(crickets chirping)

I’ve been silent for a while now. A month to be exact.

This time my excuse isn’t that I’m drawing a blank. In fact, the drawing is a bit out of control. And I won’t use the busy variety of excuse. That’s a given now; everyone is busy all the time.

And it isn’t even my inability to write. I’ve been writing. But as I read through each piece for the 100th time, I realise they’re all silent. Each one of them. No voice. No sound. Just a bunch of words thrown together.

Perhaps it’s because I’ve gone mute.

See, I’ve always been liked and hated for my chirpiness. It’s just what I do. Be chirpy, crack a few jokes, pass some faux wisdom and drop the mike. Some of my oldest (and nicest) friends have been in touch, wondering when the next blog post is due? When can they expect their dose of happy?

I’m sorry. I’ve got none to give right now.

independent

Life’s not easy, yawl. It’s like a long walk we’re all taking. Some of us are in a hurry, rest of us stop for a chilled beer every now and again. Some of us stop to smell the roses, rest of us avoid all clichéd proverbs. Some of us do all of it in one day. I’ve come to realise that the lonely parts are when those who were walking with you suddenly move ahead and you’re left behind smelling the goddamn roses.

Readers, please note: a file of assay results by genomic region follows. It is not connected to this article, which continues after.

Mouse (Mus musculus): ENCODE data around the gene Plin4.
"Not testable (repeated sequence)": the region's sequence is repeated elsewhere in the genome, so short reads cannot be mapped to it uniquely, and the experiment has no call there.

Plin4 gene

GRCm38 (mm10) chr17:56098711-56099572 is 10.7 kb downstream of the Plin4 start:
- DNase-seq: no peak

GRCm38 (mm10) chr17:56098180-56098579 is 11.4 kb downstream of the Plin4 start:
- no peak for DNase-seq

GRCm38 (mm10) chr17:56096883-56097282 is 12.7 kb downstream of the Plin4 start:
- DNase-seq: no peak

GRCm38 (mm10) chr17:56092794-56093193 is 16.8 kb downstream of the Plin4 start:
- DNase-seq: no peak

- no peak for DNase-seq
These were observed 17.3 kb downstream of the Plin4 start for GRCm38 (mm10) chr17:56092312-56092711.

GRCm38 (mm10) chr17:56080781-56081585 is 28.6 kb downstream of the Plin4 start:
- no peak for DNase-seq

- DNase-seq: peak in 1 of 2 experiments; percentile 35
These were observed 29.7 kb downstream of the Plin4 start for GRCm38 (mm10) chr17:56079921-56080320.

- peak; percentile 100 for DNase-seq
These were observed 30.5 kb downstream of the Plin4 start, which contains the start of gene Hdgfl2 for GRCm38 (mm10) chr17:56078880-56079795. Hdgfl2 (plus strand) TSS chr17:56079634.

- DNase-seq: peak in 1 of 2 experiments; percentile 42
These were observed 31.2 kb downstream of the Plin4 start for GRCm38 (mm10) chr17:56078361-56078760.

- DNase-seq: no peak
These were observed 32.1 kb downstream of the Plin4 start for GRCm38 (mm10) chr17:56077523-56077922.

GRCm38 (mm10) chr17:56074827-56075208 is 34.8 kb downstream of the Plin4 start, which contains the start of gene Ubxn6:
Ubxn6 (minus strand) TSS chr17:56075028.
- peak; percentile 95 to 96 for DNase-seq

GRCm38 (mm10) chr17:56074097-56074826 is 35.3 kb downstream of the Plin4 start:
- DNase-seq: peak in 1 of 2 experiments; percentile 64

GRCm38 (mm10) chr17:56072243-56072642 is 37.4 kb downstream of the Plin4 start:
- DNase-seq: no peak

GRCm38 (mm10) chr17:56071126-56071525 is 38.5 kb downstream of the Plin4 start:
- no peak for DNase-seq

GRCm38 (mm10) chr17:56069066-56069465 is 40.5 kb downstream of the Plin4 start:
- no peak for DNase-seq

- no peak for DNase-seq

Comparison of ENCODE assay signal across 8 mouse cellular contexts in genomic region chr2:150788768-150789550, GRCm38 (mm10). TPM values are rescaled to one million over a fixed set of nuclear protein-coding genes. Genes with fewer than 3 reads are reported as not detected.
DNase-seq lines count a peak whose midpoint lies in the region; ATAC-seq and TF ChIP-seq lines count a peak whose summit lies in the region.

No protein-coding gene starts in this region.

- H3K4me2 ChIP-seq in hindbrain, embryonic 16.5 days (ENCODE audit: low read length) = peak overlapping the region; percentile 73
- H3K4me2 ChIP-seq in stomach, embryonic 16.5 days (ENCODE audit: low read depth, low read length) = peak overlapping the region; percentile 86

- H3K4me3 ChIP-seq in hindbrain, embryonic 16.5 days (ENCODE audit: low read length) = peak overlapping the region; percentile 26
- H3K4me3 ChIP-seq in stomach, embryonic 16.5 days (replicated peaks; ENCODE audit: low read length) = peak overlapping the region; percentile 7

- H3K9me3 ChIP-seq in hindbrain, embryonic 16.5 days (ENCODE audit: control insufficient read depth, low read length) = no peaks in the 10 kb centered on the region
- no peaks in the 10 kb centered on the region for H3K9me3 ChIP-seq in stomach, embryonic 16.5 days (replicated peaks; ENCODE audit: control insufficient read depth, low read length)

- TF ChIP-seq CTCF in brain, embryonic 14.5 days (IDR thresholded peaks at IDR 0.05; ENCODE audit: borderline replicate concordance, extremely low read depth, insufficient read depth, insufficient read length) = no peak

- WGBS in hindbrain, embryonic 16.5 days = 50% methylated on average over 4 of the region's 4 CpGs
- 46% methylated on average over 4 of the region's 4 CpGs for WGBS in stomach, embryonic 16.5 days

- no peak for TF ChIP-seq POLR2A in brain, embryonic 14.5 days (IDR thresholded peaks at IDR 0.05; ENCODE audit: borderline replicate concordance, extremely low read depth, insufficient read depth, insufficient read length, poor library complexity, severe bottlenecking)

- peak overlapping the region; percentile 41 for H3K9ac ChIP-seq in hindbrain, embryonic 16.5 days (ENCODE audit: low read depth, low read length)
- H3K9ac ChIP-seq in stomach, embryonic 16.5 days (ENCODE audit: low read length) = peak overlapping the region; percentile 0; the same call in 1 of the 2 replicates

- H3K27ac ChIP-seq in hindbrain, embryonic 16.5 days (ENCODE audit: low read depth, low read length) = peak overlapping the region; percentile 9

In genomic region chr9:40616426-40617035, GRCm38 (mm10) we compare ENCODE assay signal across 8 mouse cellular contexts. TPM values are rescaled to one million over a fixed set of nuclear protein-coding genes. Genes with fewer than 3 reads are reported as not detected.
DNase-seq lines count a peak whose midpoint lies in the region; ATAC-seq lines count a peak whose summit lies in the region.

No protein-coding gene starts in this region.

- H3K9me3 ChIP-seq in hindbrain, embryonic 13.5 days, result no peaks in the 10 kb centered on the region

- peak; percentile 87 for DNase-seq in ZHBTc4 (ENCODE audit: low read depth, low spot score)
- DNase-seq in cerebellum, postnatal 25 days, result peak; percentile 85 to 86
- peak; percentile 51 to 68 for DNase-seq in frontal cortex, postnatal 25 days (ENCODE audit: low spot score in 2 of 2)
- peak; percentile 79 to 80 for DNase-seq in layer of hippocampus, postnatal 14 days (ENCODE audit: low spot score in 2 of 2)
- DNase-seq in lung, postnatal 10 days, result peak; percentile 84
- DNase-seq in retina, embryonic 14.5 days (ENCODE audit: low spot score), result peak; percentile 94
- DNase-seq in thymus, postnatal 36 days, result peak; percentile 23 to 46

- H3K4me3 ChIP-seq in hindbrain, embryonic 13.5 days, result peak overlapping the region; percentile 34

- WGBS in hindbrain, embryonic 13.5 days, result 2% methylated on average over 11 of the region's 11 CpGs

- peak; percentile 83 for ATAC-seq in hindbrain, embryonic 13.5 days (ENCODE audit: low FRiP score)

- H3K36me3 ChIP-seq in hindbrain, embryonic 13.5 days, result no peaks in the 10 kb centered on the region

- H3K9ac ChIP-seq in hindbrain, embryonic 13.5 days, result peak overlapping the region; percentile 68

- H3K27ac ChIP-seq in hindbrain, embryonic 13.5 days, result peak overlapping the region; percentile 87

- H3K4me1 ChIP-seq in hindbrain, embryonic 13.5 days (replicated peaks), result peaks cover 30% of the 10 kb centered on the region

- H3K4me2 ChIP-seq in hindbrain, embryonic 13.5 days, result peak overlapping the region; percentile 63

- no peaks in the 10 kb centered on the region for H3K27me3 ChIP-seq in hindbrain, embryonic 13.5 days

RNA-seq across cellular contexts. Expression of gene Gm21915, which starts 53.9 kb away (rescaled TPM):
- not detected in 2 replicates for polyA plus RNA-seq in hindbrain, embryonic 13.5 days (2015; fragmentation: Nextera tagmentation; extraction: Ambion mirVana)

And soon you lose your voice from having fallen into disuse.

If you’re lucky, a new bunch of people show up and you find your voice again. Or a better voice, as I have in the past. But you still secretly wish that the people who’ve raced ahead turn around and wave, as if to say they’re waiting for you. As if they still care.

Until one of that happens, I guess I need to embrace the quiet. And stop fighting it through a lethal combination of logic and counting-my-blessing-isms.

Today, I salute the quiet ones, the pessimist and the introverts. The clingy ones, the attention-seekers and the sooks.

I salute your courage to own your state of mind without crumbling under pressure from the positrons. Stay strong, my friends.

For a fiercely independent woman, I can turn into an affection-seeking hot mess in under 10 seconds. But I’m not shushing up and putting on a brave face. I’m going to accept my lows and embrace this voice until I start enjoying this walk by myself, if that’s what it takes. I’ll talk to the strangers and ones zooming past me; I may even holler out to those who’ve raced ahead.

Say hello to the dark side of Pigs, Figs & Higgs.

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Melbourne: chockers full of life.

Try to read something on Melbourne, and you’ll see the recurring topics – laneways, trams, heritage buildings, culture, food, secret bars. You’ll also see that every article begins with the disclaimer that it will ooze the same gooey self-love and unabashed pride.